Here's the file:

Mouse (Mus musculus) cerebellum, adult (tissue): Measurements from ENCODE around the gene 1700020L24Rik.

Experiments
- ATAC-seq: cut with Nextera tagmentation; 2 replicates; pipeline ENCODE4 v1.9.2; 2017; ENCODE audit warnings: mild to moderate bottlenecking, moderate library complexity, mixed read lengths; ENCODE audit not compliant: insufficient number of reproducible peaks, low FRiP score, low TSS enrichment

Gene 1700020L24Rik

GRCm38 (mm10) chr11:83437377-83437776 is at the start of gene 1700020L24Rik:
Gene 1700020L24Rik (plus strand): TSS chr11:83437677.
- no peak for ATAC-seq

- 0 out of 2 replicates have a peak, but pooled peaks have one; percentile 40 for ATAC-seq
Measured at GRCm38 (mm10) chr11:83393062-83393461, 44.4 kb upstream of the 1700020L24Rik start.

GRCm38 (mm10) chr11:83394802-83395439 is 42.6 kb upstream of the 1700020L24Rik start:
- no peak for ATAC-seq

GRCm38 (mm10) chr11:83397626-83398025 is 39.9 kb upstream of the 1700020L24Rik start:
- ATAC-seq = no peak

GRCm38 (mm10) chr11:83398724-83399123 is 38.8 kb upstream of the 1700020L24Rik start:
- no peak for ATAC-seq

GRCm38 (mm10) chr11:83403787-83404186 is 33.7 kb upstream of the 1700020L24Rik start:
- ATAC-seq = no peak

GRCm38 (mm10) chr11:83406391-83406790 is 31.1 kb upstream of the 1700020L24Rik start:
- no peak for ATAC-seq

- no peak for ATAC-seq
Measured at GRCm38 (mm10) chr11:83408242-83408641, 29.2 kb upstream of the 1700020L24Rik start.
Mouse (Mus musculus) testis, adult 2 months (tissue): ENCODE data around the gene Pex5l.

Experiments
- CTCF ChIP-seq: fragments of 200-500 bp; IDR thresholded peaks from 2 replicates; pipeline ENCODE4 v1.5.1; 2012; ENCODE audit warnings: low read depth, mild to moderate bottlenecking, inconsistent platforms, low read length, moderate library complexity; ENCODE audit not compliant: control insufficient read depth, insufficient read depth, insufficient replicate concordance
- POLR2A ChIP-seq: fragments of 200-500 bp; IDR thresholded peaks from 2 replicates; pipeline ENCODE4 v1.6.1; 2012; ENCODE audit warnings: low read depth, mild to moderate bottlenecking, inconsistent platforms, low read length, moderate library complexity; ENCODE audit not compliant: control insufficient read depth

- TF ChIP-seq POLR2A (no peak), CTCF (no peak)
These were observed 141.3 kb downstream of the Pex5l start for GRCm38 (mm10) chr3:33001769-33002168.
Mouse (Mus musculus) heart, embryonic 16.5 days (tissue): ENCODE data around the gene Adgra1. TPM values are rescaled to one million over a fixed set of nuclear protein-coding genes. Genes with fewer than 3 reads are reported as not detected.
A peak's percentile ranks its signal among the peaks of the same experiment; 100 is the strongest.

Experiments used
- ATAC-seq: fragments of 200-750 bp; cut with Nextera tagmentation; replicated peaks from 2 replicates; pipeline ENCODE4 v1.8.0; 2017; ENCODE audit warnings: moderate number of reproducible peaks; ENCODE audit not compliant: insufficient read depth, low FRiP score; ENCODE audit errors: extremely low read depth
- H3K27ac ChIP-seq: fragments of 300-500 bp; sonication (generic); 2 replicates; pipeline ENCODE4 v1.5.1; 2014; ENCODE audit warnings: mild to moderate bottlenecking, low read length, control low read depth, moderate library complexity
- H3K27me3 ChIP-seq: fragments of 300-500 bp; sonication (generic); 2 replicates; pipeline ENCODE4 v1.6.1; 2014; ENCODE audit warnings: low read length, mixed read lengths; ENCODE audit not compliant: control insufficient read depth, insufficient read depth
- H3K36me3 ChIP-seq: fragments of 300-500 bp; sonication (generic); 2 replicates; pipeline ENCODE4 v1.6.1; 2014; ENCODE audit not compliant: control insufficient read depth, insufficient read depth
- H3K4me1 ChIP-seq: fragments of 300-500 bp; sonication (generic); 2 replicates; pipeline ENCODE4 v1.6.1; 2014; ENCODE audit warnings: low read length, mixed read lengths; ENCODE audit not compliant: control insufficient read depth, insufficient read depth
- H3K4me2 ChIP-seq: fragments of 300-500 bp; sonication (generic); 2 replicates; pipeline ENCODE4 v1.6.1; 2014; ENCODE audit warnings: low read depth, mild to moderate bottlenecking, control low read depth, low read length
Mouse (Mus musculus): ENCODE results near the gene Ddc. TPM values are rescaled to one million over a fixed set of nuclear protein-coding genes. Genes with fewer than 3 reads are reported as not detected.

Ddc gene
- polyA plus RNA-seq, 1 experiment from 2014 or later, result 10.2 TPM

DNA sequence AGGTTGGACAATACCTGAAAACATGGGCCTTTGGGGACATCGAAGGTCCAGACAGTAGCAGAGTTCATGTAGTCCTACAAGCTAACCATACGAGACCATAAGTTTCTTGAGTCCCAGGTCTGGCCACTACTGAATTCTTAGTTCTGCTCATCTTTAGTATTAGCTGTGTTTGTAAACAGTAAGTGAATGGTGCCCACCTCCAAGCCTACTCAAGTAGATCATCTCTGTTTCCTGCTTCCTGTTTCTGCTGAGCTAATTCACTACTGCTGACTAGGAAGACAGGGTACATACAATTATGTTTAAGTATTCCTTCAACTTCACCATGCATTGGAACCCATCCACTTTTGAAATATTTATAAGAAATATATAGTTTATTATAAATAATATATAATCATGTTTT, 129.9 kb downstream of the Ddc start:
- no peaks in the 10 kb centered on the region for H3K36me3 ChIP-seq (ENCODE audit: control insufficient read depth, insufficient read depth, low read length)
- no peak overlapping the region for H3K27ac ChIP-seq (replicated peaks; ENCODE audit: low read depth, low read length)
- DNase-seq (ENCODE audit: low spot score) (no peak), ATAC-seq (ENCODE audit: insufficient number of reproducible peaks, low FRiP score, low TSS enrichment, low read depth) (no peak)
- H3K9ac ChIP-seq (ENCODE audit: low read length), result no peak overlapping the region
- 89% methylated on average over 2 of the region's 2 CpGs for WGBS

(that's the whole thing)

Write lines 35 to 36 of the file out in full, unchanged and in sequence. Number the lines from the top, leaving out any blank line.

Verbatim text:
- H3K4me1 ChIP-seq: fragments of 300-500 bp; sonication (generic); 2 replicates; pipeline ENCODE4 v1.6.1; 2014; ENCODE audit warnings: low read length, mixed read lengths; ENCODE audit not compliant: control insufficient read depth, insufficient read depth
- H3K4me2 ChIP-seq: fragments of 300-500 bp; sonication (generic); 2 replicates; pipeline ENCODE4 v1.6.1; 2014; ENCODE audit warnings: low read depth, mild to moderate bottlenecking, control low read depth, low read length